The naira continued its downward slide on the parallel market yesterday, dropping to N480/$1from N478/$1 on Thursday. Data obtained from “Abokifx,” a website that tracks forex rates on the parallel market, shows that after falling to N487 per dollar in late November, the naira appreciated to N465/$1 during the Christmas festivities.
It, however, resumed its downward trend a fortnight ago, dropping to between N475 and N478 per dollar, due to an uptick in economic activity. The naira was under pressure on the parallel market for most part of 2020 due to foreign exchange scarcity, occasioned by the slump in the price of oil (the commodity that accounts for about 90 per cent of Nigeria’s export earnings). As part of its efforts to defend the local currency, the Central Bank of Nigeria (CBN), has in the last one year introduced several measures aimed at conserving the forex reserves.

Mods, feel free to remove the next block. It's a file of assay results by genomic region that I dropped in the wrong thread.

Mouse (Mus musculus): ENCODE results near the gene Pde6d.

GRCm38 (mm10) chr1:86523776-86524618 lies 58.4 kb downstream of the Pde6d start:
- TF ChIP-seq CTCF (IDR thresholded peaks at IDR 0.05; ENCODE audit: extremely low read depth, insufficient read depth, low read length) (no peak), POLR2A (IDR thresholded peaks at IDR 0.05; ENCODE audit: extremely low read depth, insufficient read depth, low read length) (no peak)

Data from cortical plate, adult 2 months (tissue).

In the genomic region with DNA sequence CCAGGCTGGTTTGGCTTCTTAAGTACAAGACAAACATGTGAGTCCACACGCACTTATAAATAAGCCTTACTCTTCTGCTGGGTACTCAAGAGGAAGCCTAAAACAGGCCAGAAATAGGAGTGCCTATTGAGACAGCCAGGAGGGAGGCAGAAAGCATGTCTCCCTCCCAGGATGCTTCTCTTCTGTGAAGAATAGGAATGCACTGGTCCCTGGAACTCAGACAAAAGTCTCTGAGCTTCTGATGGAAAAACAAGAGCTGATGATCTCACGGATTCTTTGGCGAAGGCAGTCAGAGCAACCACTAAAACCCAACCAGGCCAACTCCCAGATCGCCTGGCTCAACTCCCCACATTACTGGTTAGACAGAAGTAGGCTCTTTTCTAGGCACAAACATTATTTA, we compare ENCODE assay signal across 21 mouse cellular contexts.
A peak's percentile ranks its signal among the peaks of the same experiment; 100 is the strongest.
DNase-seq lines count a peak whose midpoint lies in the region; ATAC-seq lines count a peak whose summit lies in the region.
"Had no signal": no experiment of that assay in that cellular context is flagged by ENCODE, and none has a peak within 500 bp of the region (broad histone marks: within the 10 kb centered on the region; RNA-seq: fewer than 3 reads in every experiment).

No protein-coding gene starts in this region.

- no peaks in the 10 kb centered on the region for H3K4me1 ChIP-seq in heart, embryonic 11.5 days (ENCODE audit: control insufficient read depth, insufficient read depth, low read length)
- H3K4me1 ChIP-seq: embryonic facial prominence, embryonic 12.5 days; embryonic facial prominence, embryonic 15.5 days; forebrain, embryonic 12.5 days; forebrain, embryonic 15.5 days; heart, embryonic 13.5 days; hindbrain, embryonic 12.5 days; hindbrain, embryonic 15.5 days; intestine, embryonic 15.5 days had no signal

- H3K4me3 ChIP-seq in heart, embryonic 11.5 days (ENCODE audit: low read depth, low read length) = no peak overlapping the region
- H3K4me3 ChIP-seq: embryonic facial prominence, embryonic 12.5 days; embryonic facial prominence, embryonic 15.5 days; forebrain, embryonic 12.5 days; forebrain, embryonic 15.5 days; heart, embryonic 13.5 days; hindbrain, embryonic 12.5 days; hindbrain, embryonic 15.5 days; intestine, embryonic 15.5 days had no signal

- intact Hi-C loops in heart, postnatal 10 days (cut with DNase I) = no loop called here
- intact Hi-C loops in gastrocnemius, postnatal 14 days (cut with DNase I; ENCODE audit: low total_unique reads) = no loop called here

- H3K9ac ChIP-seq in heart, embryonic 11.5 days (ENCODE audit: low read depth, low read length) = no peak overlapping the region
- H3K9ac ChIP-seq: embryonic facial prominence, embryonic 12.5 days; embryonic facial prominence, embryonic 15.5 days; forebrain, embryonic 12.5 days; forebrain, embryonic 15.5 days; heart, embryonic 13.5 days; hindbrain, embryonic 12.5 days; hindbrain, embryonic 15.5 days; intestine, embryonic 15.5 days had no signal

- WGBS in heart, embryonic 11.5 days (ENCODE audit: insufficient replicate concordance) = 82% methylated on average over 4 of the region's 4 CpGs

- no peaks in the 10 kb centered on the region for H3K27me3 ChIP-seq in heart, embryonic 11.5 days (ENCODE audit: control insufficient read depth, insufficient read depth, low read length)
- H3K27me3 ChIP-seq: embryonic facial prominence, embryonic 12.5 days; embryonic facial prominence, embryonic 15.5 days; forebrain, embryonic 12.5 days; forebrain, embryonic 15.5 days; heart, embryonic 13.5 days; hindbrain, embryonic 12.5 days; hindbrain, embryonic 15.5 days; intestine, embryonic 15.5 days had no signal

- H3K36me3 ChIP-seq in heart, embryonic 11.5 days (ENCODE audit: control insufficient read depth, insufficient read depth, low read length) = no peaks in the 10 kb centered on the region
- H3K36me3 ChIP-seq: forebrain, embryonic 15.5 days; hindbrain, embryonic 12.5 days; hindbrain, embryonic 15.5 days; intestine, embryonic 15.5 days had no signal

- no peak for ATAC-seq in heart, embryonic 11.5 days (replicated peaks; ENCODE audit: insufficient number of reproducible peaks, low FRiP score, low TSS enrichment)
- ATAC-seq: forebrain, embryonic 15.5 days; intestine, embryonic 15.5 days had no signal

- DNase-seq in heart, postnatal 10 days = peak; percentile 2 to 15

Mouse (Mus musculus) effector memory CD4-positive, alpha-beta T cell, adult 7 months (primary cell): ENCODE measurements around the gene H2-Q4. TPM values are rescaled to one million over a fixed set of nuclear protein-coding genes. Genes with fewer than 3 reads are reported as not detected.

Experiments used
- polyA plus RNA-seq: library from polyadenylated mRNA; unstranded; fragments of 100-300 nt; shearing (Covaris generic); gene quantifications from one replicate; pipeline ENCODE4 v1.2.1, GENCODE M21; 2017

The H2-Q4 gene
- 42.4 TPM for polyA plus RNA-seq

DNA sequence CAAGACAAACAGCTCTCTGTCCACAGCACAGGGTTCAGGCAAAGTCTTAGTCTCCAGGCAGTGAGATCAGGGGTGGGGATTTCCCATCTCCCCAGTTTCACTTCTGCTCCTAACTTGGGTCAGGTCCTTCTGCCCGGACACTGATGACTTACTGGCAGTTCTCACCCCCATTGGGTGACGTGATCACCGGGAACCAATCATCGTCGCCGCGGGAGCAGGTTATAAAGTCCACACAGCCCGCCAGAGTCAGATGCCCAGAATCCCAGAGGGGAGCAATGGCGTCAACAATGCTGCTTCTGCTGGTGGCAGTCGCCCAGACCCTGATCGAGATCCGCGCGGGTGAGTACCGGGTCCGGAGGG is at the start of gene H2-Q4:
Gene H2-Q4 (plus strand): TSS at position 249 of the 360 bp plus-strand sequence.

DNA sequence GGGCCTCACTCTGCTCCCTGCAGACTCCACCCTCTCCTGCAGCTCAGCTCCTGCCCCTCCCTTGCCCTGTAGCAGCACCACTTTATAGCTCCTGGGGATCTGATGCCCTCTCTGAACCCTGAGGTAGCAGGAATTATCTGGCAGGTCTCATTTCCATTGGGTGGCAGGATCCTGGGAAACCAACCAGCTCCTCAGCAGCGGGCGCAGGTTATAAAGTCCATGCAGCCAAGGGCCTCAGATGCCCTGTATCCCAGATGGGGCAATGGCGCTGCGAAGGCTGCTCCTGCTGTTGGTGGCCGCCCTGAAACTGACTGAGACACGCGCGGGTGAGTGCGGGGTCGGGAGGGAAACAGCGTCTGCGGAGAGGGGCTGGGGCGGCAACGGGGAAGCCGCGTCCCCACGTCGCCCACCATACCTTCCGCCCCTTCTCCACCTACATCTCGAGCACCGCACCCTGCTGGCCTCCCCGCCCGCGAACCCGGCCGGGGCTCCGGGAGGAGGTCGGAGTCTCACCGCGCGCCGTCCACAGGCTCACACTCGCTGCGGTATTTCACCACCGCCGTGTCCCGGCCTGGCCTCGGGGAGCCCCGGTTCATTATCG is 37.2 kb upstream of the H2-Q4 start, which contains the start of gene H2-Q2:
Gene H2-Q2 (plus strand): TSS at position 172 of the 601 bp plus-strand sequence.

The apex bank, has also stepped up measures to ensure compliance with its forex regulations. Last week, it announced that all Nigerian exporters, who are yet to repatriate their export proceeds, will be prohibited from banking services with effect from January 31.
The regulator had, last year, instructed authorised dealers and exporters to only open forms M for letters of credit, bills for collection, and other forms of payment. Although analysts expect the naira to continue to weaken against the dollar this year, the country’s external reserves have been boosted by the recent increase in oil prices.
Saturday Telegraph’s analysis of the CBN’s forex reserves data shows that the reserves rose steadily from $34.825billion on December 17, 2020 to $35.356billion on December 30. As at January 27 the reserves stood at $36.4billion.